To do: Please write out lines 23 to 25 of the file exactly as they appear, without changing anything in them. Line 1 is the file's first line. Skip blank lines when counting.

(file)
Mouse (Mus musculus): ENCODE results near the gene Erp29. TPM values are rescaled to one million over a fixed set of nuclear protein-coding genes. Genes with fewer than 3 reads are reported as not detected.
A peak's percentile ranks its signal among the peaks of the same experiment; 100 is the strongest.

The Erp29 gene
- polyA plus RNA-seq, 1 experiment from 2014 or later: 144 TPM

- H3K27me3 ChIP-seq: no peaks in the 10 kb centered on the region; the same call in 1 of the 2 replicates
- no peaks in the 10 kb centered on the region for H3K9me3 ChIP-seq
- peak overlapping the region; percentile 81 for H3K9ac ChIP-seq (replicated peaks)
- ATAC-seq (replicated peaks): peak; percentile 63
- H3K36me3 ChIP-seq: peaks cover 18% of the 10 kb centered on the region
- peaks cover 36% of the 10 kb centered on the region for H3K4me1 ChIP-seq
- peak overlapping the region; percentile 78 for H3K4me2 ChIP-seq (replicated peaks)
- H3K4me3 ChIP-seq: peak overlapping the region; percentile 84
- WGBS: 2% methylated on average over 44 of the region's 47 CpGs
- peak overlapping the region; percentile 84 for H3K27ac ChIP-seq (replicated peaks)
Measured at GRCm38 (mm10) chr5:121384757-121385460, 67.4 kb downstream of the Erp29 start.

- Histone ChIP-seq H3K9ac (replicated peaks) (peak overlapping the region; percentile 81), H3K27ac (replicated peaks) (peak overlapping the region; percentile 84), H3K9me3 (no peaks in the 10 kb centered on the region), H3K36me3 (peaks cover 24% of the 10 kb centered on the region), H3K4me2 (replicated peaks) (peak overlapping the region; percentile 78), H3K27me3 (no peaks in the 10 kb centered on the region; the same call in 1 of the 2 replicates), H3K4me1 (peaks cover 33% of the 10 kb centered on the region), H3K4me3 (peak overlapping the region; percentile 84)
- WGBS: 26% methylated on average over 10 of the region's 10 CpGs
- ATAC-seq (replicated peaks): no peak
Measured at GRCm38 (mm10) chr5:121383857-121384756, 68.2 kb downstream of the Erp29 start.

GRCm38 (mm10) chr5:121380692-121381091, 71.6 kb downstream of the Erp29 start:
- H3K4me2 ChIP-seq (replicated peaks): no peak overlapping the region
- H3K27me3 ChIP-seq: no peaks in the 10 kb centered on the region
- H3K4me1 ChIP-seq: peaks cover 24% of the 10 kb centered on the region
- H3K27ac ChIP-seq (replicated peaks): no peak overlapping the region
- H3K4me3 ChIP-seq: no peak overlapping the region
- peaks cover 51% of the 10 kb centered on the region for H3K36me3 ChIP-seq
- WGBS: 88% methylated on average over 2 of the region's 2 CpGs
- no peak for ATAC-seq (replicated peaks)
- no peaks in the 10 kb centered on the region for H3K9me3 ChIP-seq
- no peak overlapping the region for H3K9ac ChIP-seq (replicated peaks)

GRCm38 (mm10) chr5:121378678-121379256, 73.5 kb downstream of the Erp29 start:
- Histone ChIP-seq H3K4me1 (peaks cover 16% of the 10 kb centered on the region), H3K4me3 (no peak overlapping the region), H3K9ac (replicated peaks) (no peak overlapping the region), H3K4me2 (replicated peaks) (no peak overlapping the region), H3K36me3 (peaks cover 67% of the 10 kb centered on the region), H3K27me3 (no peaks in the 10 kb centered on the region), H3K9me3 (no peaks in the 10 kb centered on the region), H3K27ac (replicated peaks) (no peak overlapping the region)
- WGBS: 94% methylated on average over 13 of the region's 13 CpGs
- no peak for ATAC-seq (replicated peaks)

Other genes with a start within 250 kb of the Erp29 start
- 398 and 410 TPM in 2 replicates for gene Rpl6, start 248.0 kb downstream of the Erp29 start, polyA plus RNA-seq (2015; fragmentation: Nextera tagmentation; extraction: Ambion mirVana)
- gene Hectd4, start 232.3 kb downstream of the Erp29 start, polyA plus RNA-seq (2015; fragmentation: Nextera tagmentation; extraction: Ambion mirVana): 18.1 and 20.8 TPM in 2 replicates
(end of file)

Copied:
- H3K4me1 ChIP-seq: peaks cover 24% of the 10 kb centered on the region
- H3K27ac ChIP-seq (replicated peaks): no peak overlapping the region
- H3K4me3 ChIP-seq: no peak overlapping the region